Robert Duran had engaged in well over 50 PROFESSIONAL CONTESTS by the same 25th birthday that saw B-Hop a complete ONE FIGHT NOVICE – hence when the FRONT-FOOT FIGHTING (at 135) DURAN defeated a vastly larger, vastly superior (in relation to his own size) Iran Barkley at 38 years of age he had proven far superior in terms of both age and PARTICULARLY LONGEVITY than a B-Hop who defeated a far lesser fighter than Barkley at 48 when having vastly less wear and tear than Duran across far fewer world-class contests against vastly inferior opposition when fighting so cautiously.

    And this list could run and run and run (I haven’t even detailed a REAL ‘old timer’ in the amazing Moore.

    B-Hop was the oldest MAN to win a world title. Period. But he wasn’t remotely the oldest ‘fighter’ when viewed in proper context (which a slavering sycophantic US media – habitually savaging other cautious, ‘boring’ champions even as they sit around jerking off to B-Hop-Wright reruns as they lovingly airbrush his resume – bully fans into not doing). Indeed, Bernard doesn’t come close to breaking any all-time top 20 of impressive longevity when his career is viewed in proper context. Not even close

    I would implore fans to stop buying the gushing, 9/11-inspired, Bin Laden-fuelled spin regarding the only fighter in boxing history to have a complete ‘no-criticism’ ban slapped on his reputation by his good buddies in the US media – and take a good, impartial look yourselves at,

    1, How MANY professional contests other great champions had engaged in by the same age that saw B-Hop a one fight novice (a guy like Moore – fighting better fighters in his 40’s than B-Hop ever was – was a grizzled pro veteran by the age B-Hop was having just his second professional fight. Some difference).

    2. HOW those champions were fighting their opponents compared to the cautious, oft-boring B-Hop

    3. How LARGE the quality opponents of other great, long-standing champions were in comparison to their size – when stacked against all the far smaller, non-wearing little fellas B-Hop long fed on (smaller fighters don’t inflict the same wear and tear that even lesser larger fighters do. Example: A hard, gnarly bruiser like Sakio Bika on Calazghe’s record inflicted far greater wear and tear on Joe than little Tito, Oscar and Winky ever did TOGETHER on the fight clock of Bernard. Ditto large-boned bruisers like Eubank, Kessler and Reid – ALL far more wearing than B-Hop diet of easily shoved around midgets).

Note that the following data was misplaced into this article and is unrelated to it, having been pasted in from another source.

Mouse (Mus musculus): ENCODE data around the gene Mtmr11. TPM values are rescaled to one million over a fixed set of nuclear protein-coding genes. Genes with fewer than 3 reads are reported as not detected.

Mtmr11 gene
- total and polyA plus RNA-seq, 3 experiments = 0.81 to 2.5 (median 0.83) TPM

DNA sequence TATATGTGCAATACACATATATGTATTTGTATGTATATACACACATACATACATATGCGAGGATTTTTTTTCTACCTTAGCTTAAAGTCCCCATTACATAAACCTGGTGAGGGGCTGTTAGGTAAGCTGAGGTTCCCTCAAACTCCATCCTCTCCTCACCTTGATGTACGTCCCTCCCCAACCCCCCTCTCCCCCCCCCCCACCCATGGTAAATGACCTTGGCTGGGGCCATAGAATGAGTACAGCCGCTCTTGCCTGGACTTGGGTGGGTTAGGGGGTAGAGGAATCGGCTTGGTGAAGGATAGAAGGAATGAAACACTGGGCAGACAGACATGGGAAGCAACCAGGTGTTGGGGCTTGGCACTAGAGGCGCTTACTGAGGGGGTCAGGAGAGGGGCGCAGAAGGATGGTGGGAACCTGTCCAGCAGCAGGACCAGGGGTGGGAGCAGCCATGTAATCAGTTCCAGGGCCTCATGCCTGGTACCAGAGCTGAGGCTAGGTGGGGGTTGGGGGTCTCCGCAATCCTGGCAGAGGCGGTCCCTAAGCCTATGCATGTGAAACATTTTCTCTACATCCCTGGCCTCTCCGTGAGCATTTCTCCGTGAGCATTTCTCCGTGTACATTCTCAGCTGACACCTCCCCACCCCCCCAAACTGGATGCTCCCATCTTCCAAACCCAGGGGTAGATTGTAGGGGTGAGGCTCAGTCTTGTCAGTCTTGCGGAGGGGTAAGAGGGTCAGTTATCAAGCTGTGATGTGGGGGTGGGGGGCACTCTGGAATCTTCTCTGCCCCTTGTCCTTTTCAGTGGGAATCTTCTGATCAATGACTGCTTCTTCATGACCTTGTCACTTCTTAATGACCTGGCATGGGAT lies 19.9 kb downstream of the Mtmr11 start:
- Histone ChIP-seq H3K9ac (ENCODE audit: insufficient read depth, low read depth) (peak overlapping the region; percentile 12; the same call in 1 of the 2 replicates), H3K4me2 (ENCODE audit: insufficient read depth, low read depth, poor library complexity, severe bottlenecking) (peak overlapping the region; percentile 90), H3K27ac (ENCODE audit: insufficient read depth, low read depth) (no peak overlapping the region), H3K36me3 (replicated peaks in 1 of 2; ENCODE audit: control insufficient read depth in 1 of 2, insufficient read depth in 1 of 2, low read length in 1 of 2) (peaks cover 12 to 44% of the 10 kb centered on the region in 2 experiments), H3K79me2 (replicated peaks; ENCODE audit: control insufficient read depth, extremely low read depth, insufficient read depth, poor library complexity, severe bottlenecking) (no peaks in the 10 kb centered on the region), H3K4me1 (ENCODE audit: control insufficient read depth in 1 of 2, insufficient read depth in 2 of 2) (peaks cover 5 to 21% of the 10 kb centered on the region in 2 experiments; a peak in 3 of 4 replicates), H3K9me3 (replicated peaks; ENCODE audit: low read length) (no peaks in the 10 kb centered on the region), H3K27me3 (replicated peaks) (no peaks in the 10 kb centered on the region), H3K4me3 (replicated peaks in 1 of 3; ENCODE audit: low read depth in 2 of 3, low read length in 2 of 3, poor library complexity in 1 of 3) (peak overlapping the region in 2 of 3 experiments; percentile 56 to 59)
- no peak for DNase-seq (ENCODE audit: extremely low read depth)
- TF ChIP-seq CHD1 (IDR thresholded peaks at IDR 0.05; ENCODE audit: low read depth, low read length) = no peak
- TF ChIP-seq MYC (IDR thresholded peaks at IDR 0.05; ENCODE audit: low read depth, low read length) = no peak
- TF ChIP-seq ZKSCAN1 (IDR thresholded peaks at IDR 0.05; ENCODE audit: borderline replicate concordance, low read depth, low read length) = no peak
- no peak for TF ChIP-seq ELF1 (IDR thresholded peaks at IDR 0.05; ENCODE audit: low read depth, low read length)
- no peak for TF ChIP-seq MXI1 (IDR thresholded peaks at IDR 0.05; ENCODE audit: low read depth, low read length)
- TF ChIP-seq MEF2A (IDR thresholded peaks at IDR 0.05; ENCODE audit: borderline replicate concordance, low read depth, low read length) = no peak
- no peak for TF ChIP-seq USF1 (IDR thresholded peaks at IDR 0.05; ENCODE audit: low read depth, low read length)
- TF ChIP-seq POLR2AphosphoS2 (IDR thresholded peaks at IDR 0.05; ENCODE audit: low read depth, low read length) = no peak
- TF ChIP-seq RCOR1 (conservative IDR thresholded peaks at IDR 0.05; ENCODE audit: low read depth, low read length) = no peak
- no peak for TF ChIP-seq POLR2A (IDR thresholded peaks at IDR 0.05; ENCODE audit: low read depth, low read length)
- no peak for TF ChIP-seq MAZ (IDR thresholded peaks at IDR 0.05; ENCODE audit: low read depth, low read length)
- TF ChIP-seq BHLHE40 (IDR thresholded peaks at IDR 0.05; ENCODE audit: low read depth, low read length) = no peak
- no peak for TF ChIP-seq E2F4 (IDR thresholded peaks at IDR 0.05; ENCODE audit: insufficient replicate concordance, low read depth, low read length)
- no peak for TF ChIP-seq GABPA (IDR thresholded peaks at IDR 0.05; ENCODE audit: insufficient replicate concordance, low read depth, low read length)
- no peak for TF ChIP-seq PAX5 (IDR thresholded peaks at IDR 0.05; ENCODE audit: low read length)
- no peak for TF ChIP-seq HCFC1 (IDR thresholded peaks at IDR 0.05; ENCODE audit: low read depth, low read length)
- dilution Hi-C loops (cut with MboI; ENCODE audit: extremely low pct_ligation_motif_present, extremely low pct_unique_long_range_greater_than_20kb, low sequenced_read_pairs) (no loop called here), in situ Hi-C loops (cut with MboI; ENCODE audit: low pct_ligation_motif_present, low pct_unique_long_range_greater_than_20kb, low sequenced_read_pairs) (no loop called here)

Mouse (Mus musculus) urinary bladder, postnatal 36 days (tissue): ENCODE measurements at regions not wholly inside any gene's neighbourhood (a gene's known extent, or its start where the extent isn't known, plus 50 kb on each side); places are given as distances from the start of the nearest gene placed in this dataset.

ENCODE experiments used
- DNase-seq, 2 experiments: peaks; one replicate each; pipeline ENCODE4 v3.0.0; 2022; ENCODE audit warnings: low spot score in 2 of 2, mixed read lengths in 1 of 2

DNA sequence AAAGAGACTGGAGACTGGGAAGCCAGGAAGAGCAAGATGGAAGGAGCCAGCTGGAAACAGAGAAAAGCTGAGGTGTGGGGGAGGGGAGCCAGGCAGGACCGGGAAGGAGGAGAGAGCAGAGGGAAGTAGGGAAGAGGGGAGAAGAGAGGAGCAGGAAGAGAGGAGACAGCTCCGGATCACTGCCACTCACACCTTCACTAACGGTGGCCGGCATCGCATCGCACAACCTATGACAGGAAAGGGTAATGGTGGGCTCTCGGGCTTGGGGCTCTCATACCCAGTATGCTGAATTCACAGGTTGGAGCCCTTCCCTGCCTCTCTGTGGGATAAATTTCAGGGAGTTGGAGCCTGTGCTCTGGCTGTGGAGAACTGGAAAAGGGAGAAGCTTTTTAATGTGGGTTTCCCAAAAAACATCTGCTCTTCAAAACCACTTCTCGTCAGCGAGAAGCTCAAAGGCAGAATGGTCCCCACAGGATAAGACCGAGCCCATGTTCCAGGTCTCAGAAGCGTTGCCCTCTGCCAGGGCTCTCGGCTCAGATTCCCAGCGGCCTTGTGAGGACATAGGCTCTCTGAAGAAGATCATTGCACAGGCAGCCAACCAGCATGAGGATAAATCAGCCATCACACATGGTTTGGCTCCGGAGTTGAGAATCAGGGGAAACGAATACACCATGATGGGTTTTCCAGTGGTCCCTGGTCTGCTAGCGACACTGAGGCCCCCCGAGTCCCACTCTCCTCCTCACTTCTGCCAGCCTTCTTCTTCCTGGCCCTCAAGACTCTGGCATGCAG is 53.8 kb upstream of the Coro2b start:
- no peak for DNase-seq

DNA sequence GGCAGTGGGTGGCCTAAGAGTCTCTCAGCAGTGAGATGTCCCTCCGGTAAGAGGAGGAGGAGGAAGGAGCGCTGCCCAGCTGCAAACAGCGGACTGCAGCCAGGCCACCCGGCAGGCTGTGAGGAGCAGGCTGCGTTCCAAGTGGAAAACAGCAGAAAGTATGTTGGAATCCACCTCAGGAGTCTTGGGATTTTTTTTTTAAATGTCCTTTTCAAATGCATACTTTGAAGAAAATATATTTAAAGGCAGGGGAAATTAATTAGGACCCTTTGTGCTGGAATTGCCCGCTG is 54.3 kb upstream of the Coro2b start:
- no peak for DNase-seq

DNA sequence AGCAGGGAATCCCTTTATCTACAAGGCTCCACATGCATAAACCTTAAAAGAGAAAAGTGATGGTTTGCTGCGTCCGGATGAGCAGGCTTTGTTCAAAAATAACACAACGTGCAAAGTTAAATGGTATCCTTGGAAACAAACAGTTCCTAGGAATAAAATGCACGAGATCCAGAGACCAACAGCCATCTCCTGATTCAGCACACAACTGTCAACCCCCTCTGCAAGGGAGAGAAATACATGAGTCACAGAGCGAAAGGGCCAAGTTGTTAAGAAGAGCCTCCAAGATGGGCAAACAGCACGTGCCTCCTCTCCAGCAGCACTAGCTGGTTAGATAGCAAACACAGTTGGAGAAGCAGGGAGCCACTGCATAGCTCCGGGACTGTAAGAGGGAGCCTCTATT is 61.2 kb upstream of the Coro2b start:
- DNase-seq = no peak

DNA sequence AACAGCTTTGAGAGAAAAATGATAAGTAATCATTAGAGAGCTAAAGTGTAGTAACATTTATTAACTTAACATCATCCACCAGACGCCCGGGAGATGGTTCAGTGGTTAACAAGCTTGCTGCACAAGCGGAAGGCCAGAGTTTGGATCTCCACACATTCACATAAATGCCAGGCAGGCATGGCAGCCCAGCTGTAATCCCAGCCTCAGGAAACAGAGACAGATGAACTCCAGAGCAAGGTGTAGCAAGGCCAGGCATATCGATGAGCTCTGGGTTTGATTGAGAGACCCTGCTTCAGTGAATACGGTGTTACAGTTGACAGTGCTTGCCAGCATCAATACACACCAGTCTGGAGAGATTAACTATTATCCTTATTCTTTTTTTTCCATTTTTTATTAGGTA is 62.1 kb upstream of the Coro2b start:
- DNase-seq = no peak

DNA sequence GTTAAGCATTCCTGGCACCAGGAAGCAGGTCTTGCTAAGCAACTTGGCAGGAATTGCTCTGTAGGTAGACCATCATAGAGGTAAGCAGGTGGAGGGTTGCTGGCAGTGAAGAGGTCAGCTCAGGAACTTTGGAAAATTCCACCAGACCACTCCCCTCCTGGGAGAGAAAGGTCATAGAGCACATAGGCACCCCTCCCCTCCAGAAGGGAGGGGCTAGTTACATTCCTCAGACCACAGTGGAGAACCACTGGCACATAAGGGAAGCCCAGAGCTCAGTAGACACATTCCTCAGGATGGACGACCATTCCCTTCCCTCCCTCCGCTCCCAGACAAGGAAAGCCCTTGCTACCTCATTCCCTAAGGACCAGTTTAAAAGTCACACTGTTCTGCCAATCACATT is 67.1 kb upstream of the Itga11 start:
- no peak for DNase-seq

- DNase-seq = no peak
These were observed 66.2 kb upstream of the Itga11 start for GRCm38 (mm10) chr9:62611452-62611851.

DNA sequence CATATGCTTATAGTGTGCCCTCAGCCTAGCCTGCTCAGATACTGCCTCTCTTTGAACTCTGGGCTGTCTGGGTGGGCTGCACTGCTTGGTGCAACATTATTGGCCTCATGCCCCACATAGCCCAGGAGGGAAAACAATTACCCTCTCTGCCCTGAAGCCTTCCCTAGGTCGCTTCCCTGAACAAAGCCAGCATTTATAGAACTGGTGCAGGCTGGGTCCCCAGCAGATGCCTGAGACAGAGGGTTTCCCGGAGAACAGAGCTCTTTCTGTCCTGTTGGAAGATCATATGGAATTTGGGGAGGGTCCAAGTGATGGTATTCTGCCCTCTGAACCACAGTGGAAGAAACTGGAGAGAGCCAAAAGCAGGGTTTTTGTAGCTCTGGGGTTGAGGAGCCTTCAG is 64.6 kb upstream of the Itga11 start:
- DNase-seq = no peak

A long piece ? Yes. But for fuck’s sake let’s ignore US media pressure – that’s the writers often to be found spitting venom at the cautious Mayweather, denigrating the cautious Ward and underrating the cautious Klitschko even as the laud the cautious, boring B-Hop as possibly the greatest human being in history – and start analysing this good, accomplished, near-ATG (or even all-time great if you wish), long-reining champion in a far more honest, reasonable and balanced light. In other words, view in CONTEXT.

    NB: I reckon I won’t be holding my breaks THAT long before Golovkin breaks that record of defences.

    • Barley mcgrew

      NB: In Foreman’s case alone he took a long break between 77-87. However that still doesn’t change THAT much in terms of number of pro fights fought at 25, the WAY he fought them, WHO he fought them against – and wear he was in terms of wear and tear as a veteran at 45 compared to where B-Hop was in terms of wear and tear at 48. And that’s just George – not so the many others who were veterans when B-Hop was still a novice.

      And the above is NOT a personal attack on the words of whoever wrote the above article. Just a final (pray god hopefully) attempt to nail this B-Hop longevity myth (and it is a myth to a large degree – however MODERATELY impressive B-Hop’s true longevity is) by putting that longevity in a far better context (that word again).

    • Sarrie

      LOUD NOISES!!!

      • Stephen M

        Do you think he just copies and pastes himself or does he start it over from scratch every time?

        • Sarrie

          COPY and PASTE

          • Stephen M

            That is actually reassuring.

    • D Johnson

      Fact: you’re obsessed!


    Event Of The Year? – Nicholas Walters’ “No Mas”

  • Droeks Malan

    Definitely Ali.

  • Droeks Malan

    Definitely Ali.

  • Abraham E. Hernández

    Easiest award: Ali